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New homes in Canada have 467% higher radon levels than in Sweden: researchers

A stock photo shows a suburb with single-family homes in Calgary, Alta. (Getty Images) A stock photo shows a suburb with single-family homes in Calgary, Alta. (Getty Images)

A team of researchers at the University of Calgary says new homes built in Canada have drastically higher radon gas levels than those built in Sweden.

The team, consisting of architects and cancer researchers, used artificial intelligence tools to analyze long-term radon tests and buildings from more than 25,000 Canadian and 38,000 Swedish residential properties constructed since the Second World War.

The researchers found that, on average, radon gas levels in new homes built in Canada were 467 per cent higher than those built in Sweden.

"We don't 100 per cent know exactly why," said Dr. Aaron Goodarzi, an associate professor in the Cumming School of Medicine at the University of Calgary.

The researchers chose to compare Canada to Sweden because of the similar climate and available data dating back decades, a news release explained. 

"We looked at a whole variety of components about the way that our properties are built; they're both cold climate regions, they're relatively similar in terms of populations, and yet they have this enormously different radon levels,” Goodarzi said.

While Swedish properties in the 1950s had higher radon versus those built in Canada, the situation changed over the years.

From the 1970s to 1980s, Canadian and Swedish properties had essentially the same radon risks.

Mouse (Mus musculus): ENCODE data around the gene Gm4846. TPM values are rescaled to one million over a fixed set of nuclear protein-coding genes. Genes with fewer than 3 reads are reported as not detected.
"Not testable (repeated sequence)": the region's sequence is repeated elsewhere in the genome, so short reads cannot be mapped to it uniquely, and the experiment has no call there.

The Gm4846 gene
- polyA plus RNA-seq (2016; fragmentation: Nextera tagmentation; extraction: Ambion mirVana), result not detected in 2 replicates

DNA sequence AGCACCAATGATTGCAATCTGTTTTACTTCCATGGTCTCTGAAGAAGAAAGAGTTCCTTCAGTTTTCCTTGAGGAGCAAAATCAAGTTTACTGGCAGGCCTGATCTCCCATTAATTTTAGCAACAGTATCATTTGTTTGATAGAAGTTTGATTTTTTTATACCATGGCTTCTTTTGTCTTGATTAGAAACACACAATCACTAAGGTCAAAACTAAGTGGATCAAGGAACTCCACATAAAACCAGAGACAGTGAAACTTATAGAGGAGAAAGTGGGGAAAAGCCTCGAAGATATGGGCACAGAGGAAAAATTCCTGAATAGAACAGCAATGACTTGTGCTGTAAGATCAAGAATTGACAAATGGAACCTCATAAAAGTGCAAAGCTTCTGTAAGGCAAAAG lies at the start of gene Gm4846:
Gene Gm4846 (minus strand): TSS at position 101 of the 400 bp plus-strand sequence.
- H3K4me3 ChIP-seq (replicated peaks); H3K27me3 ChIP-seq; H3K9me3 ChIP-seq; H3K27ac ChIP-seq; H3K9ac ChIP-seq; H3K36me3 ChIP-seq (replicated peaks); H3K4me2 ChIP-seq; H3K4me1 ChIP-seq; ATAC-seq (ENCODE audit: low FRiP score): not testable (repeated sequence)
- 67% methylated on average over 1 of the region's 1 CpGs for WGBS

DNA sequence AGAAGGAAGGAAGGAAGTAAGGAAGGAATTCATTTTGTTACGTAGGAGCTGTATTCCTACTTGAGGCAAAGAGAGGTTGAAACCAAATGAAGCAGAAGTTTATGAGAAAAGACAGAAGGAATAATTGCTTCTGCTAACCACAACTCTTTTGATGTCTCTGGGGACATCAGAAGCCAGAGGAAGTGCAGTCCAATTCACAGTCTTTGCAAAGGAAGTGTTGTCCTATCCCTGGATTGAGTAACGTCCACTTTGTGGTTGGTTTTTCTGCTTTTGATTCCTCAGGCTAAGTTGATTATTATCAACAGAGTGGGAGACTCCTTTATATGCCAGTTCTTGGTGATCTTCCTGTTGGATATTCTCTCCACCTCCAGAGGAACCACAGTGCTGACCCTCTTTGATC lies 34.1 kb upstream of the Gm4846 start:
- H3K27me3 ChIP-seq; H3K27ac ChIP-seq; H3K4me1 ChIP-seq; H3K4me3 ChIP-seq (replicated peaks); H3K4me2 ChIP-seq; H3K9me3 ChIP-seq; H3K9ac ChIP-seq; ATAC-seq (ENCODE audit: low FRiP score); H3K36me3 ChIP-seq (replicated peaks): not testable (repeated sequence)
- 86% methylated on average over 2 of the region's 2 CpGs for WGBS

However, since 1980, radon levels have consistently risen in Canada while falling in Sweden, the team said.

"We do know that there are some foundational differences between the two regions – and the way we heat our properties is actually quite different. For example, in the prairies here, about 94 per cent of our houses are heated with forced-air ventilation and a natural gas furnace in the basement,” Goodarzi said.

"That's not what happens in Sweden. Less than 10 per cent of houses in Sweden use that tech. Is that one reason? We don't know.

"One of the important take-away messages is that we almost don't need to know, because we have identified a huge problem, and we also know that lung cancer rates here are higher than there – 163 per cent higher here than there. Yet smoking (rates are) essentially the same."

In a Tuesday news release, the U of C team noted that “radioactive radon gas inhalation is the leading cause of lung cancer in non-smokers and is responsible for about 88,000 cases of lung cancer in Canada since 2001.”

Goodarzi explains radon is dangerous because it emits a type of radiation that we have not evolved to cope with.

The long-term hope, Goodarzi said, is to change the 2025 building code to include proactive radon mitigation systems in all new residential properties built from then on.

"Being able to integrate radon mitigation solutions into the build code is going to be key to addressing population health," said Joshua Taron, associate dean (research and innovation) for the School of Architecture, Planning and Landscape at the University of Calgary.

In the meantime, there are steps Canadians can take to protect themselves.

"What you can do today is you can obtain a radon test," Goodarzi said. "You can get a kit, you can test your house this winter."

"What we find is one in five Canadian houses exceeds 200 Becquerels – that’s a measure of radon – that means 200 emissions of that radiation per second per cubic metre of air. If you're at or above that, you should fix your house.

"A radon retrofit for mitigation through the Canadian National Radon Proficiency Program (is) a couple of days work in the house – it's going to be a permanent fix. So you can do something today to save yourself from potentially (getting) that lung cancer diagnosis."

To purchase a radon test, or for more information on radon, you can visit Top Stories

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